3. System Safety: Ensuring safety is of utmost importance, particularly in critical to critical systems such as transportation, medical devices, or industrial machinery. Courses on system safety foster a proactive approach to assessing risks, analyzing hazards, and preventing accidents. They emphasize the design of systems that minimize the potential for human error and effectively mitigate the consequences if errors occur.

4. Biomechanics: Gaining a comprehensive understanding of the intricate physical interactions between humans and their environment is paramount. Biomechanics courses delve deep into the scientific study of human motion, analyzing the forces exerted by muscles and gravity and the profound impact these forces impose on the skeletal structure. This invaluable knowledge plays a pivotal role in the design of ergonomic workspaces, tools, and equipment that effectively minimize the risk of physical strain or injury.

5. Cognitive Engineering: Human beings are not solely physical entities; they possess intricate cognitive processes that profoundly impact their interactions with systems. The field of cognitive engineering explores various domains, including memory, attention, decision-making, and perception. With this valuable knowledge, experts can skillfully design systems that align seamlessly with human cognitive capacities and constraints, resulting in more seamless and efficient interactions. Essentially, the curriculum components in advanced human factors degrees equip graduates with the skills to expertly design, evaluate, and implement systems, products, and environments that align with human capabilities and limitations.

Networking: The Importance and How to Do It in HF

I love it when students reach out to me because it helps them to hear from someone who is currently practicing with years of experience in the field. And it gives me an advantage in my work life because I have a pool of candidates to recruit from. Of course, one of the other significant questions I get asked when it comes to human factors careers is what to do and where to go next. This is where I cannot emphasize networking enough when it comes to human factors careers, which begs another question: What are good ways to network? I suggest the following to build your network and meet people who can support your career endeavors and those you can help, too!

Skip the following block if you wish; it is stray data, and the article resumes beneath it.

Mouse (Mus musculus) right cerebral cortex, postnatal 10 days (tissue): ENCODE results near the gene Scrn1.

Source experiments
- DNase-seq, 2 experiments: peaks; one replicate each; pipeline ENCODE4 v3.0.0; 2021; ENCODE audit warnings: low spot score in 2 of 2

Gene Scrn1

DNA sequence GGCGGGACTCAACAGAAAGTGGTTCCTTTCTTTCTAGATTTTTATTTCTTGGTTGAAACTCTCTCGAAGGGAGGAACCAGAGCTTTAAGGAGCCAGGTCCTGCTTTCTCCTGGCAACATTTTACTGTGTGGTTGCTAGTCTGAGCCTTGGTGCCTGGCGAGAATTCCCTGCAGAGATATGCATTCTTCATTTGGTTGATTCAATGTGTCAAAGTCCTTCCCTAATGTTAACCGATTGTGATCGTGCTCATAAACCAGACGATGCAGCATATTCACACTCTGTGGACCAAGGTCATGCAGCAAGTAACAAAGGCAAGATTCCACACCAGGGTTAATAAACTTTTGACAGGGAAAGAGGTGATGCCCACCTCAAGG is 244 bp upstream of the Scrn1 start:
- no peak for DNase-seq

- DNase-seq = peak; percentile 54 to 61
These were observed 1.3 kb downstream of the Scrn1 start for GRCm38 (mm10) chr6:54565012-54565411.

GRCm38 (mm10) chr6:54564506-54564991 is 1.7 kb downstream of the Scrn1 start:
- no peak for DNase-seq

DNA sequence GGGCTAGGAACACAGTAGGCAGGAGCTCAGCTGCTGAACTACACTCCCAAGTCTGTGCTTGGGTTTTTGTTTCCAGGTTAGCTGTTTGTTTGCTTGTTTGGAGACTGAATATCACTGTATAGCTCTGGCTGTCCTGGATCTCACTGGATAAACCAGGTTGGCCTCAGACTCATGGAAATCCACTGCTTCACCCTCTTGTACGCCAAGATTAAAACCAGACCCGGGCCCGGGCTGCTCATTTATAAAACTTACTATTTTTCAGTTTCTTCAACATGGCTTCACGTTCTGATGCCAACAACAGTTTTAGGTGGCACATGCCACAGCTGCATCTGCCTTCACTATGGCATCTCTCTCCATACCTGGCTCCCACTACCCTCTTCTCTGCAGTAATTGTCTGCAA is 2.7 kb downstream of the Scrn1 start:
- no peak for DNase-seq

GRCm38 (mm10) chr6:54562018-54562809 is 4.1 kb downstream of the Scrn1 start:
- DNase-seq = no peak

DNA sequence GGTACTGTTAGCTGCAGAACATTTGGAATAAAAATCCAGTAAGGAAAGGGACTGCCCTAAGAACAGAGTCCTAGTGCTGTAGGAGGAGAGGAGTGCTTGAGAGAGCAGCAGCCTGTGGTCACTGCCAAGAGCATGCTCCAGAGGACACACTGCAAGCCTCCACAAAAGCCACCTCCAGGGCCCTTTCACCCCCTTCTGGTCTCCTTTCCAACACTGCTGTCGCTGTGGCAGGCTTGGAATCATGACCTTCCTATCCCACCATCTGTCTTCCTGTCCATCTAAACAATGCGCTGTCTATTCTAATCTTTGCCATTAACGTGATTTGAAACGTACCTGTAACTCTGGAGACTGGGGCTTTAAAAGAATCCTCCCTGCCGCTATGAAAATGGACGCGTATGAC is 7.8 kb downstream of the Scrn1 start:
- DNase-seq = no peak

1) Attend Conferences and Workshops: Human factors engineering conferences, workshops, and webinars offer invaluable opportunities to network with industry professionals and peers. Take part in events such as the Human Factors and Ergonomics Society (HFES) Annual Meeting and other relevant conferences. Engage in discussions, attend presentations, and participate in workshops to connect with like-minded individuals and establish valuable connections for future work experience opportunities.

2) Join Professional Organizations: Being a member of relevant organizations such as HFES, the International Ergonomics Association (IEA), or other regional human factors associations can provide valuable networking opportunities. These organizations frequently organize local and national events, webinars, and online forums, enabling professionals like you to engage with peers, exchange experiences, and seek expert advice.

3) Utilize Social Media: Leverage LinkedIn to connect with people you’d like to chat with and learn from. Look at industry practitioners’ academic and career trajectories to understand where you can take HF and see what may interest you. Engage in discussions, follow industry thought leaders, and connect with professionals in your field by joining human factors engineering groups and forums.